We Must Stop “Vaccine Apartheid” to Defeat COVID-19 Globally

Image
The Coronavirus public health emergency became considered a pandemic on 11 March 2020. The pandemic has highlighted and worsened global health and social inequalities. Poor working-class people have been most affected in different parts of the world. By the beginning of February, there had been 106m recorded cases and at least 2.32m. The United States, India, Brazil, and Britain are the most affected countries. A second wave which started by the end of 2020 has been particularly debilitating with at least four variants which are more transmissible. Most political commentators expected developing countries, particularly those in Africa to be the most affected. This was because the public healthcare system is in shambles on the continent and poverty (with millions of people living closely together in slums) is so widespread. But for reasons which are not yet clear, this has luckily not been the case. But all the same there have been more than 3.5m reported cases and almost 90,000 d

Remembering Comrade Ola Oni (6/6/1933 - 22/12/1999)

Image
Today makes it twenty-one years since Comrade Ola Oni passed on. He was one of the greatest leaders and teachers on the Nigerian Left, from the '60s till his death. He, along with Eskor Toyo, Baba Omojola and others split from the Socialist Workers and Farmers Party in Augsut 1964 (i.e., a year and four months after SWAFP was formed) to form the Nigeria Labour Party under the leadership of Michael Imoudu (Labour Leader #1). Both SWAFP and the NLP would be smashed by the military juntas (first of General Aguinyi Ironsi's for just 6 months but more so by General Yakubu Gowon's which lasted 9 years), as all partisan formations were repressed. But the tendency they had formed would continue in different forms (as well as SWAFP's till the early '90s) till the early 2000s. With elections on the horizons for the establishment of a Second Republic in 1979, a series of two All-Nigeria Socialist Conferences were organised in 1977 and 1978, with the primary aim of formin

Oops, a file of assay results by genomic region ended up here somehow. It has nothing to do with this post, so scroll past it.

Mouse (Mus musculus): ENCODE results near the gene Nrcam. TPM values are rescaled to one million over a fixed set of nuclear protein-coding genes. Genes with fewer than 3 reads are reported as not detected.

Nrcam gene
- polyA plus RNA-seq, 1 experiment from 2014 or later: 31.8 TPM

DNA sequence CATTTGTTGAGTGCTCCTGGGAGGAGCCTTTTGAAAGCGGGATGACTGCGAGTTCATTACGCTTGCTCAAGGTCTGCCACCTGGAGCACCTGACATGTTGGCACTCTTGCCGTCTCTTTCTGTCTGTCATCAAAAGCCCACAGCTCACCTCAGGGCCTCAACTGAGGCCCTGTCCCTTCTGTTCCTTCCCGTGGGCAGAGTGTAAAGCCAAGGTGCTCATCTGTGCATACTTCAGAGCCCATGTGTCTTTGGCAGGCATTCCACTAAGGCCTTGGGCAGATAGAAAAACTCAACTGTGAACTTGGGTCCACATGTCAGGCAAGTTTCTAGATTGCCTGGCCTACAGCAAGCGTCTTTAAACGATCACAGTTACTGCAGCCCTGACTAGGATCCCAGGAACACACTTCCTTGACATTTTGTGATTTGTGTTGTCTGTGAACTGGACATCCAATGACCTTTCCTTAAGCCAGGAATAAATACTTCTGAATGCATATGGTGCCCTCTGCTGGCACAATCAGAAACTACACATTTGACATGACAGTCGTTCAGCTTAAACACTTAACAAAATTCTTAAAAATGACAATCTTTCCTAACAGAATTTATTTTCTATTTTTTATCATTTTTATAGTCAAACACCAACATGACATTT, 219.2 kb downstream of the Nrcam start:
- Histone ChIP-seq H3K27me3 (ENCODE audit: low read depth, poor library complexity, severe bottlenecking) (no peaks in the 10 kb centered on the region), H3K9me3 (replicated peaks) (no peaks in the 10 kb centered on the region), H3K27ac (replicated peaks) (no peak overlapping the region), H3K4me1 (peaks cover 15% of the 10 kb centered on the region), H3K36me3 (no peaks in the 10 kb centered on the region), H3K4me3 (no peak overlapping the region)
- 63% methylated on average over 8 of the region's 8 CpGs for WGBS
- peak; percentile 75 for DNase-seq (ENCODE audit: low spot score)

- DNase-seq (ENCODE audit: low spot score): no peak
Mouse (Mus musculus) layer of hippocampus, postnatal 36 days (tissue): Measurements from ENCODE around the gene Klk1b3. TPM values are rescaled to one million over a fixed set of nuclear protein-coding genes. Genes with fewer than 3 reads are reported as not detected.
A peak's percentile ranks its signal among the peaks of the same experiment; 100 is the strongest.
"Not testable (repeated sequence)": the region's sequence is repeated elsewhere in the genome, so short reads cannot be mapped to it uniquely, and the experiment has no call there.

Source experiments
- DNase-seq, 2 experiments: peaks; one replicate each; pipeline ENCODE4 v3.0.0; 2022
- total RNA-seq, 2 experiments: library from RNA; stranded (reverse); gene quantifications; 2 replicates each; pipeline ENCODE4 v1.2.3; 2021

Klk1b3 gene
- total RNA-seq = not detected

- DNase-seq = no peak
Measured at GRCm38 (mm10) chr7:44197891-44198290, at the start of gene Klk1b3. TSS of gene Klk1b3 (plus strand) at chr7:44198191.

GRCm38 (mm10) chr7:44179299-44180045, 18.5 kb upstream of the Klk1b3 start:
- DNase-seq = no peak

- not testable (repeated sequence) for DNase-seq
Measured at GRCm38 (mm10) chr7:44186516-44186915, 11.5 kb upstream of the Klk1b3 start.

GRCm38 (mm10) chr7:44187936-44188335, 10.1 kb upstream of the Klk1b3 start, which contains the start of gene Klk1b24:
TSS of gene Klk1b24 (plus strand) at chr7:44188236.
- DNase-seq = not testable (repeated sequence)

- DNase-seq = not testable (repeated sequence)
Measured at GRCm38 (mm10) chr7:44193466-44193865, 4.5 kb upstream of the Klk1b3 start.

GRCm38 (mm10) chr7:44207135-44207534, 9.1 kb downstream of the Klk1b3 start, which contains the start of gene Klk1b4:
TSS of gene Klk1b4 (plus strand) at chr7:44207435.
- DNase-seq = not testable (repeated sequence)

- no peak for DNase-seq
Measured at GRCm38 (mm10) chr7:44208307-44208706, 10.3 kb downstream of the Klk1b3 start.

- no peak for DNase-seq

On the 1st Pro-democracy Conference & the 1998 Democratic Alternative Convention: setting the record straight

Image
First, I wish to commend Social Action and AFRICMIL for initiating the annual “pro-democracy conference” series. I do believe, like many activists, that these conferences provide us opportunity to reflect on our collective past (in the struggle against military dictatorship) and present, towards enriching our perspectives on what is to be done, towards conquering the battle for democracy. It has thus within just a few years become probably the most important vehicle for inter-generational discourse on past, present and future of pro-democratic struggles in Nigeria. Such reflections which the discourse entails for us to draw lessons from our past and formulate ideas for our future battles, does naturally involve debates. And debates, particularly on our recent history would of course encompass (different) interpretations of what and what transpired and the significance of these. The 1 st conference which was held in 2018 was, I gathered, one which involved heated debates on what tra